Mike agreed to an interview after I won his book online and was swept into the story.
The inspiring cover is a fitting introduction to what’s inside. Thanks, Mike, for a wonderful interview and an enlightening read.
What personal experiences led you to write Necessary Heartbreak: A Novel of Faith and Forgiveness?
Much of the book is autobiographical. I recalled my emotions while watching my mother die terribly from cancer at the age of 47, trying to comprehend my difficult relationship with my father, and reflecting on why my relationship with certain members of the church felt fake. So, a great deal of the material is based upon my own childhood and my struggles in my early adult life.
How long did it take you to write it?
I call this the long journey of Necessary Heartbreak: A Novel of Faith and Forgiveness. I started writing the book back in December of 1983. I finally focused on it after several attempts to find a final storyline. I found it in May of 2007 when I had a dream – I was at Palm Sunday, chasing a man on a donkey, asking him if my mother was okay. Was she free from pain? Would I ever see her again?
What was your faith growing up?
As as child, I had a very strong faith. I enjoyed attending services and found the holidays quite joyful. As I grew up, and encountered emotional struggles with those associated with the church, my faith felt challenged.
Have you had a conversion experience similar to your book character?
I have. It has come with researching and understanding the characters in the book. The main character, Michael Stewart, is me. And like the character, it’s been a journey of understanding my faith and what it should truly mean to me.
Were you homeless in the 80’s? I think I read this in another interview.
I was homeless for about three weeks. The flashback in the story of how it came about is true. I also started writing what are now some of the flashbacks in Necessary Heartbreak: A Novel of Faith and Forgiveness while I was homeless and riding the subway. By writing some of these childhood and early adulthood experiences, I kept myself awake at night and safe while on the train.
Tell us how you went from homeless to a book with Simon & Schuster. I love a story with a happy ending and yours sounds kind of like the movie, The Pursuit of Happyness.
It was a long journey, compiling notes from the December 1983/January 1984 timeframe when I was homeless. I shuttled around through several jobs in journalism, met my wife in 1990, married in 1991, and we are blessed with two daughters. I focused my priorities on raising my children. Now that they are teenagers, I feel more comfortable approaching the novel. But I really couldn’t find a storyline I was excited about until I had my dream (May 2007). I knew then I wanted to take my characters back in time to Christianity’s most important week.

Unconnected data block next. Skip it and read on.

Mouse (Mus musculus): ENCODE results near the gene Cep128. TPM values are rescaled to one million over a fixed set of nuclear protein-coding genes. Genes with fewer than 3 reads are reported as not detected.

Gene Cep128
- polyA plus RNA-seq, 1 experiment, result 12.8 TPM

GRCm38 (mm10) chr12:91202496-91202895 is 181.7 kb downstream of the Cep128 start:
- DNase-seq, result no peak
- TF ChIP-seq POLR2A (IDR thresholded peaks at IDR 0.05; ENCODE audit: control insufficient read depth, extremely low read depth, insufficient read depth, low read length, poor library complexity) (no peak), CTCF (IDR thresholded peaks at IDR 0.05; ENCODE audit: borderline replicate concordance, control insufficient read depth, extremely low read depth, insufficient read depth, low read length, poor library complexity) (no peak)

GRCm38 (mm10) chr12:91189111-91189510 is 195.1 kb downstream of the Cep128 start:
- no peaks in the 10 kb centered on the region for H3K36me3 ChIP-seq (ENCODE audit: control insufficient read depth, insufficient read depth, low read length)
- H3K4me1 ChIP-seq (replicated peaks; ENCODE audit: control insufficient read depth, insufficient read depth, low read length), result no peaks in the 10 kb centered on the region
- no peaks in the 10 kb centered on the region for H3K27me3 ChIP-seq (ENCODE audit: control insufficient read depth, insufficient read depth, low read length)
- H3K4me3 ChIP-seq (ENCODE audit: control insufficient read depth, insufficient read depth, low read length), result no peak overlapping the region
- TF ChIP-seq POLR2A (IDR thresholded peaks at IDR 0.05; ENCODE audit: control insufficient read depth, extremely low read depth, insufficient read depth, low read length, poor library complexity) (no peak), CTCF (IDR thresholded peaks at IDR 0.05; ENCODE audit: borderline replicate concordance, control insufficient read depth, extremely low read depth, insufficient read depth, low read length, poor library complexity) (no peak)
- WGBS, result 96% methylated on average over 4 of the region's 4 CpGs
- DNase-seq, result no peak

Did you self-publish Necessary Heartbreak?
I did self-publish, mainly out of desperation. I had a core of a story that I was excited about and I wanted to see what the response would be to such a subject. But I had very ambitious goals. I knew once my story was out there, I would attempt to find a book/movie agent, and then pursue a big publisher with a revised edition. I did land an agent, Irene Webb (http://www.irenewebb.com/), and we got a call in August of 2009 from Simon & Schuster. Now my agent is reaching out to movie producers about a big screen project.
Would you do the same if you had it to do over?
I’m not sure I would. I guess the experience of going through the process gave me so much more knowledge in how to reach out to the proper people. I have mixed feelings about self-publishing.
How did the book land in Simon & Schuster’s hands?
VP Anthony Ziccardi told me there was a recommendation to him from a top executive in the book industry. He read up on the storyline and the promotion and marketing I had done. He reached out to me through an email and I signed with Simon & Schuster a year ago this month.
Do you have a daughter, like in your book?
I have two daughters, both teenagers. You can see a sampling of their personalities in the character, Elizabeth. Both are very confident and self-assured but very different.
What do they think about you being a writer?
They find it’s interesting. But to them, I am “dad.” Dad with a wallet, dad who can drive them around, and hopefully a dad who they can talk to about any subject.
Who reads your books/manuscripts to give feedback?
I usually call upon my wife to read my manuscripts since she is the English major. 🙂
Advice for new writers?
Keep your voice. Always stay confident in your storyline. Do not get overwhelmed with rejection. It’s a major part of the business. And you’ll get so many different opinions about your work. You know your material the best. Reading is a subjective experience. What one reader or editor or agent might find not worthy, another will. Keep the faith.
Do you have a favorite quote?
“Sometimes heartbreak is necessary for one to truly appreciate God’s gift of time….” My main character, Michael Stewart, was told this by Jesus as they knelt on the ground before the crucifixion.
What does a well-written day look like in your life look like?
First, it has to require some research. Second, I spend about four to five hours scribbling in a notebook. Then I spend the remaining part of the day typing the material into a computer file. It’s a great day when I complete a chapter.